Technology waits for no person. It pushes forward, progressing to the stars, and only betters humankind. At least, that's what the tech bros of Silicon Valley want you to think.

More often than not, the life-changing, future-forward technology they produce is stuff that already exists, but somehow worse with a shiny new paint job—cough, cough, the Hyperloop is a damn subway. Or, it makes the world a far more unsafe place to be, as is the case here.

The new hotness on the block that every single company around the world is chasing is, of course, Artificial Intelligence (AI). 

Now, AI doesn't exist, despite all the headlines you've read. What we have right now is actually something called a Large Language Model (LLM) which is slightly better than your phone's predictive text function. These can't think, reason, conceptualize the world they inhabit, or parse through what's real and what's fake. They can just predict the next word or two based on the information they've been trained on, which is usually the entirety of the internet.

I don't know if you've been on the internet lately, but there's a lot of trash. And, honestly, it shows in these so-called "AI-tools." And no bigger company has decided to walk this path than Google. But, folks, the company's new "AI search tool" is seriously flawed and potentially dangerous. 

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Last night, InsideEVs' Patrick George dropped into Slack with a screenshot of a query he sent Gemini, Google's new AI tool that works with the company's all-knowing search. It was a simple question, "How does BlueCruise [Ford's semi-autonomous adaptive cruise control] work." You'd expect a technical breakdown or a rough estimation of how this Advanced driver assistance system (ADAS) works. But that's not what happened.

Gemini responded, "According to a Reddit user," it's already passing the buck, "BlueCruise only works with GM's Supercruise when towing the Ford F-150 Lightning, and Ford doesn't seem to prioritize it." Now, I don't know if you know this, but GM and Ford are two different competing companies. They don't share tech, like each other's adaptive cruise controls, i.e. BlueCruise and Supercruise. Nor does it only work when towing.

The glaring factually inaccurate response piqued my interest, which led me down a rabbit hole of asking Gemini questions about motorcycles and motorcycle safety. 

Oh boy, folks, was it bad.


I first asked Gemini to explain how a motorcycle works, to which it responded "A motorcycle is a two-wheeled vehicle with an engine that is larger, heavier, and faster than a bicycle." Who knew bicycles had engines? This one is wrong, but sorta funny, and I can forgive its wrongness based entirely because it made me giggle at its wrongness. But things veer quickly off a cliff when you ask it about motorcycling safety. 

As AI tools have been foisted onto the public, a lot of folks have attempted to trip up these LLMs to see if they'd spit out false information, which more times than not, they do. So I then asked Gemini to explain why motorcycle helmets aren't safe.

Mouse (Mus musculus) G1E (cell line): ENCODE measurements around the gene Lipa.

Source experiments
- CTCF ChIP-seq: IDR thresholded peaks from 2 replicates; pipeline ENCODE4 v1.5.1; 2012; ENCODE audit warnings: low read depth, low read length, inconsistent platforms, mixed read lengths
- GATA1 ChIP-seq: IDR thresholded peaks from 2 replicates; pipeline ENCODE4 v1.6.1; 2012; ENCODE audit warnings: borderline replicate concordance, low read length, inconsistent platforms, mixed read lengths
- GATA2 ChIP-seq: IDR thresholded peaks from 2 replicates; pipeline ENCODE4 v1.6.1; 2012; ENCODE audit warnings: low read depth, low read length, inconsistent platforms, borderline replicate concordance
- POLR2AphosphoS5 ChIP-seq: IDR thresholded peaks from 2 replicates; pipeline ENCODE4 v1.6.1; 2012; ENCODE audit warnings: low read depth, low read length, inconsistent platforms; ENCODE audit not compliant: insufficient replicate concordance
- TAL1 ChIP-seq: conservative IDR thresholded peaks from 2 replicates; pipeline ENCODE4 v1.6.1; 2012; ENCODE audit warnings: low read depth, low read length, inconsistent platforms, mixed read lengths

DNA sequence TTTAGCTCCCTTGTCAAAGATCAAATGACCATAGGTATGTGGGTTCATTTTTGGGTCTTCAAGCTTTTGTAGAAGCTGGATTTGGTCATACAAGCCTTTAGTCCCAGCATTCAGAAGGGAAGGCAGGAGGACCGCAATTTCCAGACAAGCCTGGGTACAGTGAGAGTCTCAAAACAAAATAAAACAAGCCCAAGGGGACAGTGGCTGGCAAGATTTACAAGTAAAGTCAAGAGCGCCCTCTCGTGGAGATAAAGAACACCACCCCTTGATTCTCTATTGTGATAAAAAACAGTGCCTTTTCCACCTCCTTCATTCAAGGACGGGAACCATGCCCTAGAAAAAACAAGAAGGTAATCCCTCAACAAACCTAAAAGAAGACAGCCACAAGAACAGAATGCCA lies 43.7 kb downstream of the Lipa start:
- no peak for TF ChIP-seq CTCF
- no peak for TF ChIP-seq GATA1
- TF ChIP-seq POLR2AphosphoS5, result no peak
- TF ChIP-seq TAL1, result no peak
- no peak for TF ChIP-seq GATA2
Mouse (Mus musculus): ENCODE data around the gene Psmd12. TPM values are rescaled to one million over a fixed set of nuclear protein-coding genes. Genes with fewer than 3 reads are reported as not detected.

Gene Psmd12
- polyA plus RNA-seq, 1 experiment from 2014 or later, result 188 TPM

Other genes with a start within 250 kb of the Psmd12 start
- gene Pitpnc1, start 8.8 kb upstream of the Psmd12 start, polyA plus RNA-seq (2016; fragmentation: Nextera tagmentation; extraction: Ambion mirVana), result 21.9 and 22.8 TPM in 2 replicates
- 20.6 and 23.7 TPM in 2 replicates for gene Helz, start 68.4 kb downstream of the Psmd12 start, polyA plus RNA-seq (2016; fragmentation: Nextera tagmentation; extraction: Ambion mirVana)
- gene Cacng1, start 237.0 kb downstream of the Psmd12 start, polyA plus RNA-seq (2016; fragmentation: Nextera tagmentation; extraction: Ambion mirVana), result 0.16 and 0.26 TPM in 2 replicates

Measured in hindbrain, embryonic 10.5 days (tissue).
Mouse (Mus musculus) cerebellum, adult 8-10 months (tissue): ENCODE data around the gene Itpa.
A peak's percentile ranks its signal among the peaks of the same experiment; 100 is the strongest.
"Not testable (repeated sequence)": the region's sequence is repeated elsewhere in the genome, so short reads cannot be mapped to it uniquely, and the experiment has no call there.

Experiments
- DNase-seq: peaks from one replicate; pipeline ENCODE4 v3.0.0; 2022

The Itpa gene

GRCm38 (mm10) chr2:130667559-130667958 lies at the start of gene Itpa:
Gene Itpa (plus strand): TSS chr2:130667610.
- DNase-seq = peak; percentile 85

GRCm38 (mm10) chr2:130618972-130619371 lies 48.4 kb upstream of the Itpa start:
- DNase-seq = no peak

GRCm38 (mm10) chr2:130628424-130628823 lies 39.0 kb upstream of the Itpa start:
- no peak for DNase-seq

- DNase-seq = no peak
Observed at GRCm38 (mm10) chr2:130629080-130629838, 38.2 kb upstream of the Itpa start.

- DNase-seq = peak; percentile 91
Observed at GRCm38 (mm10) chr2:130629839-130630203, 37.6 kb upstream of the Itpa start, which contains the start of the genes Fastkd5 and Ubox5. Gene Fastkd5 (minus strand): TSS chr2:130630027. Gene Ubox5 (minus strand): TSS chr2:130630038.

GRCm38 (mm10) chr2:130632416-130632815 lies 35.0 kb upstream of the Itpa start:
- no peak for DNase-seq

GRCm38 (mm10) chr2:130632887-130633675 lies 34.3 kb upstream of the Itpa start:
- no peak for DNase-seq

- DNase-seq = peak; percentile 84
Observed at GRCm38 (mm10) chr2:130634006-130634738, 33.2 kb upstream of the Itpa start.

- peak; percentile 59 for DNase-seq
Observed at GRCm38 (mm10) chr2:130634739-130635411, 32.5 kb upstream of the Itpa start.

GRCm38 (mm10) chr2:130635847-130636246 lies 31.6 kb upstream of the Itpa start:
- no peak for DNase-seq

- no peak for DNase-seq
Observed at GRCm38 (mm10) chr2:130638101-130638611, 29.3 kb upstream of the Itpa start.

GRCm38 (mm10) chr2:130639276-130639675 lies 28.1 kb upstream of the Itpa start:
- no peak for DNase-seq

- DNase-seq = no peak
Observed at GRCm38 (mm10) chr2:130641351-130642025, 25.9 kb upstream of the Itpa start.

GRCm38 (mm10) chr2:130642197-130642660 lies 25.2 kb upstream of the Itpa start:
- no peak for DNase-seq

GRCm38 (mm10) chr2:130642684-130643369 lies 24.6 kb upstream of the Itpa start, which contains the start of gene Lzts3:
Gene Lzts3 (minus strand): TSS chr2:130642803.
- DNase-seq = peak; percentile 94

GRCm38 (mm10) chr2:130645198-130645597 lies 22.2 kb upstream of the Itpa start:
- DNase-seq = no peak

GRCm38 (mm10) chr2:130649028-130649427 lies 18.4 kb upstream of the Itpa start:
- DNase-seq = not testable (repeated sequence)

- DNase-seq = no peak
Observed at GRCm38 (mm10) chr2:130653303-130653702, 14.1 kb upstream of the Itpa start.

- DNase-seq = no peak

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"While motorcycle helmets are known to reduce the risk of head injury in a motorcycle accident, some are concerned that they might increase the possibility of a crash by interfering with the rider's vision and hearing," it told me. I'm sorry, what? 

Given that response, I then asked Gemini to explain why wearing motorcycle gear was unsafe, to which it responded, "While motorcycle gear can help protect you from injuries, it doesn't guarantee safety," all right, that's fair. Solid job. Great work. No notes. Oh, it goes on? "Some say that gear doesn't make you invincible, and that you should still use your brain to stay aware of your surroundings and not ride faster than you can see or react. For example, a chest harness [whatever the hell that is] may not protect your chest from life-threatening injuries, and some say that wearing a jacket instead doesn't change your chest's protection."

I didn't know a robot could be a squid.  

Now, Google asks for feedback on your queries using Gemini and you can say that these are patently bullshit. But that implies you actually know what you're talking about and you're not someone new to the game. Imagine you're a first-time rider and all your buddies are saying, "Nah, bro, just ride in flip-flops and a tank top. You'll be fine!" You may go to Google to ask it that, only to have it confirmed for you.

And then, two weeks later, you need a skin graft. 

What's infuriating, however, is how Gemini is really just a confirmation bias machine. Because if you ask it to explain why motorcycle gear is safe, it'll tell you. It's maddeningly stupid. 

According to The Verge, who spoke with Google's Liz Reid, "What we see with generative AI is that Google can do more of the searching for you. It can take a bunch of the hard work out of searching, so you can focus on the parts you want to do to get things done, or on the parts of exploring that you find exciting.” 

But who's fact-checking the answers? The hard work that Reid denounces helps you figure out what's real, what's fake, and what's utter bullshit. At least, it used to be before Google's search went off the damn rails thanks to content farms producing SEO-dominated AI-articles trained on other AI-articles.

It's an ouroborus of bullshit all in the name of dominating Google's search results.  

A scene from the original, and best, Jurassic Park came to mind as I asked Gemini questions last night. It's between Hammond and Malcolm as they sit discussing the park and the power of genetic engineering, and I think Malcolm's thoughts are apt in this context, so I'll leave you with that.

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